Wandering through the White Rock Lake artists' studios put me face to face with so many great artists and so much great art in a variety of style and media.
Richard Ray's enormous collection of paintings was a joy to view. He paints scenes familiar to Dallas residents and uses vivid colors and Impressionist-style brush work to bring them to life and give them new energy.
Elsewhere on the tour, a painting of a tree branch that was both earthy and mystical kept me coming back and wishing I had more in my wallet than I did. Other works moved me but didn't beg to come home with me, so I didn't have to wrestle with my budget or my conscience.
I enjoyed talking to Chris Lyons about an abstract stone sculpture he'd made, hearing how he was inspired by the stone, how he came up with the composition, and how he built the sculpture, which was a dynamic piece constructed from long oblong forms with unexpected angles. It appeared to defy gravity and I loved the tension and the lines of it.
We took a break mid afternoon for lunch and Granola Grrrl's friend H treated us to tacos at a Mexican Taqueria where we pretended we could read and understand Spanish. Luckily, it's not too hard to say, "Dos taco carnitas" and respond "Maize" when asked what kind of tortilla you want used on the shell. We said "No, gracias" when we thought the waitress was asking us if we wanted dessert, but the look of surprise on her face showed we'd guessed wrong about what she was saying. I hope we weren't rude. I'm haunted by the thought that she asked us whether we enjoyed our meal.
I studied Spanish for two years in high school and remember almost nothing. I then studied French for two years in college and so much of that remains imprinted in my memory. It always surprises me. The worst thing is that when I try to use a few Spanish phrases, I combine them with my latent French vocabulary and speak some ugly hybrid language called Spench (or is it Franish?). So embarrassing.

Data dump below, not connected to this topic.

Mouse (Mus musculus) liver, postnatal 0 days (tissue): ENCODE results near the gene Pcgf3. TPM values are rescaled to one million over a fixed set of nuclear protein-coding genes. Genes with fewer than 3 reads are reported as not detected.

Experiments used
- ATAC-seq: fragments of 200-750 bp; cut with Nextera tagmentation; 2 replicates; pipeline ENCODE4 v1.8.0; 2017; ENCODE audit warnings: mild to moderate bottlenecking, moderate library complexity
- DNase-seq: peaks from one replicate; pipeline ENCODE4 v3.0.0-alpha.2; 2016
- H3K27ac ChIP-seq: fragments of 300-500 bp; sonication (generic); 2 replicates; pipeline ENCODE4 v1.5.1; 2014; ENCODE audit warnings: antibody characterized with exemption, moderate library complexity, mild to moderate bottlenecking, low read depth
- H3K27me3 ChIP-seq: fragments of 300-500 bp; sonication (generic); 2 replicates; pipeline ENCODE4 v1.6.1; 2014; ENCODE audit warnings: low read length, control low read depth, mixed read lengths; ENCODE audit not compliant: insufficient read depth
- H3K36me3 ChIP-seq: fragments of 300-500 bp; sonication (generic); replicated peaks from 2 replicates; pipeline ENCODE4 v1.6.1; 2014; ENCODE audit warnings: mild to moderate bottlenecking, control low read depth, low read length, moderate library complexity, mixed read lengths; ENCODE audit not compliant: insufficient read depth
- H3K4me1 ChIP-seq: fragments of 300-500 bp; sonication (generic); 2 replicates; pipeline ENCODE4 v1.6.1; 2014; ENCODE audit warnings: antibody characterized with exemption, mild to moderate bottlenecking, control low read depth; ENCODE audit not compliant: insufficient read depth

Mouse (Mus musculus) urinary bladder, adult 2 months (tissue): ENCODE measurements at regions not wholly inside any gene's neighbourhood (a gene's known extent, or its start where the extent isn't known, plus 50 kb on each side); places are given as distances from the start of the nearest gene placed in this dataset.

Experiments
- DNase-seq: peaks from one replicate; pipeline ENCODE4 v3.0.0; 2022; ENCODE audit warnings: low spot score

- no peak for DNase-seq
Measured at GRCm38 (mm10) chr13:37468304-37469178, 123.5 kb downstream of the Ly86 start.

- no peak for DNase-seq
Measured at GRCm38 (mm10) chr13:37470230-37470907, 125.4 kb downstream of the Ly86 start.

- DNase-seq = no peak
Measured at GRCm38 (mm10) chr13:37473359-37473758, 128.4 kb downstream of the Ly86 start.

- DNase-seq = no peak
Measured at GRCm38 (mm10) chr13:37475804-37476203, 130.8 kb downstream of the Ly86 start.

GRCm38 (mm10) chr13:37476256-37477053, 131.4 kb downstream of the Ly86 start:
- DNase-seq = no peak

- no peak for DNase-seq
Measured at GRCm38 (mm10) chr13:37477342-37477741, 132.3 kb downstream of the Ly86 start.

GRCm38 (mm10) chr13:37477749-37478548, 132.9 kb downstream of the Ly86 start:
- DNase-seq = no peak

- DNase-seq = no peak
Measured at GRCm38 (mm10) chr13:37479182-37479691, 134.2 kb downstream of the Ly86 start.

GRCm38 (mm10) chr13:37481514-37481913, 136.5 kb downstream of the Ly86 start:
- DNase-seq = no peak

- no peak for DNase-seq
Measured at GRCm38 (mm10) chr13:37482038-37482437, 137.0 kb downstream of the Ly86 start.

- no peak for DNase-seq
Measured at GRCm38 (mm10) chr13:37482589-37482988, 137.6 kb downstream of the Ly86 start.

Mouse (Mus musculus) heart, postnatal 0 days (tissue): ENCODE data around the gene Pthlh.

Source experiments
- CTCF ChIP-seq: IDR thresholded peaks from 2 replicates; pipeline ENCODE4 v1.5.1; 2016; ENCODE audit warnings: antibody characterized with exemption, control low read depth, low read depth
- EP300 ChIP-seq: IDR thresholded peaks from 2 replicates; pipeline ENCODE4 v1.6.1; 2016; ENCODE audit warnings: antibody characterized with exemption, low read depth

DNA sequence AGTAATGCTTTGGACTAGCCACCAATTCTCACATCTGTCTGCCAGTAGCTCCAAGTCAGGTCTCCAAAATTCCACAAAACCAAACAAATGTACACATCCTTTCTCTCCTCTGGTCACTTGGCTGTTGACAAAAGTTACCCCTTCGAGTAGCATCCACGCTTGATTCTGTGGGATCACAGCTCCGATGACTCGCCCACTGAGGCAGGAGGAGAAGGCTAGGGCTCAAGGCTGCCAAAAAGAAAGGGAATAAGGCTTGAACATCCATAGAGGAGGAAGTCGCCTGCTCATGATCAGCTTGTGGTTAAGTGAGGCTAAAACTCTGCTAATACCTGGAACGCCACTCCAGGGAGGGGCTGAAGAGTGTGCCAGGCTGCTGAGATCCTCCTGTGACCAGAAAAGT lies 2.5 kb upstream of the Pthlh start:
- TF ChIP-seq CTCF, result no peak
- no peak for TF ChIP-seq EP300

After lunch we returned to the studio tour and I made some purchases. This tile by Angela Gallis instantly won me over. It was just perfect. (Ignore the bright blue highlight at the top, which appears on the scan, not on the art itself.)
Likewise, when I saw this mixed media work by Andrea Davis, I knew it would be going home in my suitcase. The colored metal plate the work is mounted on is so vivid, and the piece itself layered with paint and images. When you turn it side to side, "hidden" stars appear.
I also immediately connected with the word "Open." It's a brave word. A daring word. It takes courage to be open to life, open to people, open to love, open to change. Doing so leaves us open to criticism, open to judgment, open to pain. However, I believe writers and artists have no choice but to embrace openness. It feeds our spirits and inspires our work and tutors us in the universal language of our shared humanity.
I also bought some ceramic chopstick holders made by Betsy Doan. They're an enticing mix of blues and green glaze over a leaf motif. What do I need chopstick holders for? Well I put them in my studio to rest my wet brushes on when I'm painting.
All in all, a lot of art for not a lot of money and great souvenirs of my visit to Dallas and my time with Granola Grrrl.